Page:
Solid Waste Disposal Act
Also known as: SWDA
Signed into law by Jimmy Carter
October 20, 1976
Though such behavior may seem outrageous by today’s standards, many companies up until the 1950s and 60s lacked basic plans to dispose of their waste product. Some burned their refuse; others simply dumped whatever they had into nearby fields. Recognizing the disastrous effects that such unfettered disposal was having on the environment, Congress passed the SWDA which increased federal oversight and involvement in the management of solid waste. In addition to setting forth a comprehensive permit system, the SWDA prescribes various methods for disposing of household, municipal, commercial, and industrial waste. The anti-retaliation provisions of the SWDA prevent retaliation against employees who disclose to the government what they believe to be violations of the law.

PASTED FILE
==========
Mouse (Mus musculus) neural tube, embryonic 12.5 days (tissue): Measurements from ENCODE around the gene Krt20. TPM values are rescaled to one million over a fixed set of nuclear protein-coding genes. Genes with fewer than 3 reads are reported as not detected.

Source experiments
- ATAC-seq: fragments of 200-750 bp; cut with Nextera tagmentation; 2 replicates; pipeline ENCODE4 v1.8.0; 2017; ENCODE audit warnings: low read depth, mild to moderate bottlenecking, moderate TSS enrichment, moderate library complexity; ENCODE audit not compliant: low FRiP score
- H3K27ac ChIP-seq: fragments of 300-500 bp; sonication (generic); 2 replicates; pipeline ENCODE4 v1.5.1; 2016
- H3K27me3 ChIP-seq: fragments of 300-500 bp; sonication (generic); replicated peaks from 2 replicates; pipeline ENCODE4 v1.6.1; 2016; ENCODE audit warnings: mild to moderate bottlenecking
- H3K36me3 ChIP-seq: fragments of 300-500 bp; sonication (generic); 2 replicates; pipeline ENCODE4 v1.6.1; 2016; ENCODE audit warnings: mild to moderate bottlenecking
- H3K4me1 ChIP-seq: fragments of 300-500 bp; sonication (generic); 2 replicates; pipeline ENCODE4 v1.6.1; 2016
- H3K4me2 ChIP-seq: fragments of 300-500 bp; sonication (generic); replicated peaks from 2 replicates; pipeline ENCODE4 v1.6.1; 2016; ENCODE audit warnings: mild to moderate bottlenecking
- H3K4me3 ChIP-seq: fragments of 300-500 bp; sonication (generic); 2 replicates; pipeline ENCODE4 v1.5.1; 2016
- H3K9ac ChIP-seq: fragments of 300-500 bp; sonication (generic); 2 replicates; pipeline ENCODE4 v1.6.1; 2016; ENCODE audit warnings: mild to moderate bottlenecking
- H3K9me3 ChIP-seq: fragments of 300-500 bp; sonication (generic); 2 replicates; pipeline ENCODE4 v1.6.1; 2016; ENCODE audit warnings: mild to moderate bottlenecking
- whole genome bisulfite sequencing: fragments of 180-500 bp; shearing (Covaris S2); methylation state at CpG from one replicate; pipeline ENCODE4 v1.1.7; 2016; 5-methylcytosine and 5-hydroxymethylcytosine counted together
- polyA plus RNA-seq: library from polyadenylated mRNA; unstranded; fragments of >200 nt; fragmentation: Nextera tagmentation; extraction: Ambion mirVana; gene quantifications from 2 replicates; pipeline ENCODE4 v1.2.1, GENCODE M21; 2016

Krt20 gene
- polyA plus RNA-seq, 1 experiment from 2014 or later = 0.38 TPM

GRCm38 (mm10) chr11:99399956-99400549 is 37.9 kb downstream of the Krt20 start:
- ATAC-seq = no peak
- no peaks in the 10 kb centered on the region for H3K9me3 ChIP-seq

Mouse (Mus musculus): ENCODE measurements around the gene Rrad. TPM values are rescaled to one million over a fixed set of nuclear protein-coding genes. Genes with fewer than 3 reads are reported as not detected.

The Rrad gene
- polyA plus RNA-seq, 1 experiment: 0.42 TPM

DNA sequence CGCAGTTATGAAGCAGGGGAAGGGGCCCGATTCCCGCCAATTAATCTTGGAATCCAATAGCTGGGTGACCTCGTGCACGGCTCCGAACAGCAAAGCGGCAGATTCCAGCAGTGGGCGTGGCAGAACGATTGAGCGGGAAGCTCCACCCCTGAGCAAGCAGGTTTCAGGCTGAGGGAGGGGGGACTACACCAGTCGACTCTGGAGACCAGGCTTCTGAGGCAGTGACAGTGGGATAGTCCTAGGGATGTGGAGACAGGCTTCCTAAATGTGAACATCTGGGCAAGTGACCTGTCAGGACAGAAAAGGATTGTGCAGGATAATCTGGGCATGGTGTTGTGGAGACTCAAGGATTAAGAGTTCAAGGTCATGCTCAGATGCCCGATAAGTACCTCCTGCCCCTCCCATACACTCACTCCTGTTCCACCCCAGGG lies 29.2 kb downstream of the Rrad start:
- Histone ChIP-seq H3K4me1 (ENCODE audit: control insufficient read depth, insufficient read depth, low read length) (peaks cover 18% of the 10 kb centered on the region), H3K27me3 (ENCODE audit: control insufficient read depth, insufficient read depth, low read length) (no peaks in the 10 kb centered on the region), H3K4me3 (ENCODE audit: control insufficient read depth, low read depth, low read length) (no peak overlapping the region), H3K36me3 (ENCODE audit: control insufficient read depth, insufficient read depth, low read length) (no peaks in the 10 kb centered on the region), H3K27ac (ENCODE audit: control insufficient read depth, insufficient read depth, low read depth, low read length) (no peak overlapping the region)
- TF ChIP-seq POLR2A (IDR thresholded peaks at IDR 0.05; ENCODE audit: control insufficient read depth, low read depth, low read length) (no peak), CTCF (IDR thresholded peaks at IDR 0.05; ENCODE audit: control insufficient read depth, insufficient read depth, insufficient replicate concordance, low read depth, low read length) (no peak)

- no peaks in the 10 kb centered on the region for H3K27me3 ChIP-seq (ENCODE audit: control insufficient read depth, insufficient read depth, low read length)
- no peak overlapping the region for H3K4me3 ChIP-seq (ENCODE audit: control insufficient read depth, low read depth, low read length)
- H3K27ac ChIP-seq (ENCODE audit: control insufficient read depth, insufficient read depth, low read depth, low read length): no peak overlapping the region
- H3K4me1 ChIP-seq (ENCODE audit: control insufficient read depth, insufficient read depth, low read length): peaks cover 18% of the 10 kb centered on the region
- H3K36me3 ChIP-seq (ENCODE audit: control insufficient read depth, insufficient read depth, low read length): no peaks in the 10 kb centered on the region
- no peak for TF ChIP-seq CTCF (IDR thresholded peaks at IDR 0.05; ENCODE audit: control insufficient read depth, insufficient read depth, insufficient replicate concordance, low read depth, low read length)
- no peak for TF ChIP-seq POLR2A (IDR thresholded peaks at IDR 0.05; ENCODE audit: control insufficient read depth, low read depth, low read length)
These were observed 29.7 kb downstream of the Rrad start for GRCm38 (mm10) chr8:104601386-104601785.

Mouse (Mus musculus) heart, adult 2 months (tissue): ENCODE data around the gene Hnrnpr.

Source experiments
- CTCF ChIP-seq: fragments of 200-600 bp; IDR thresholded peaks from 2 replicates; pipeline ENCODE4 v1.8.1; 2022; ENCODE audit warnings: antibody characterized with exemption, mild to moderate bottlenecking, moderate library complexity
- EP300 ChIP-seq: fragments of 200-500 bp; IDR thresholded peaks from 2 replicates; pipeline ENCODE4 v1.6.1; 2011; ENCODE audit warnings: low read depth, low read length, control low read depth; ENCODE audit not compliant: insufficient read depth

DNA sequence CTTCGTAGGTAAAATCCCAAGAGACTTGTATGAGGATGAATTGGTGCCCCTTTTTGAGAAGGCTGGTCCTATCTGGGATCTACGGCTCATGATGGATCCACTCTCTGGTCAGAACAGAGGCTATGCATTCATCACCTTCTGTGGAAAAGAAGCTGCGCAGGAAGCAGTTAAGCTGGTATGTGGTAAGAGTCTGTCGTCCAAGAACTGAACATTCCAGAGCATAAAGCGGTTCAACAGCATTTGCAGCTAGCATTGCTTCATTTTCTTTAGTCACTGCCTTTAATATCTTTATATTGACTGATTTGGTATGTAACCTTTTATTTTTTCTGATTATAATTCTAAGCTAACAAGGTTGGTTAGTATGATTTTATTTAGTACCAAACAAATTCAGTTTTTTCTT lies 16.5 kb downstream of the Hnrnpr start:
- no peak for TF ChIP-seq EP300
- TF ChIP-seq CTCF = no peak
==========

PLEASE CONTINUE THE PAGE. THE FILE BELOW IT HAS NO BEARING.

Enforcement & Remedies
Under the SWDA, employees who suffer illegal workplace retaliation must file a complaint with the Occupational Safety and Health Administration (OSHA), part of the U.S. Department of Labor (DOL), within 30 days. OSHA will investigate complaints and can order remedies; employees who are unhappy with the result can appeal to an administrative judge at the DOL, with additional levels of review available within the DOL and in the federal courts. Remedies may include reinstatement, back pay, and compensatory damages.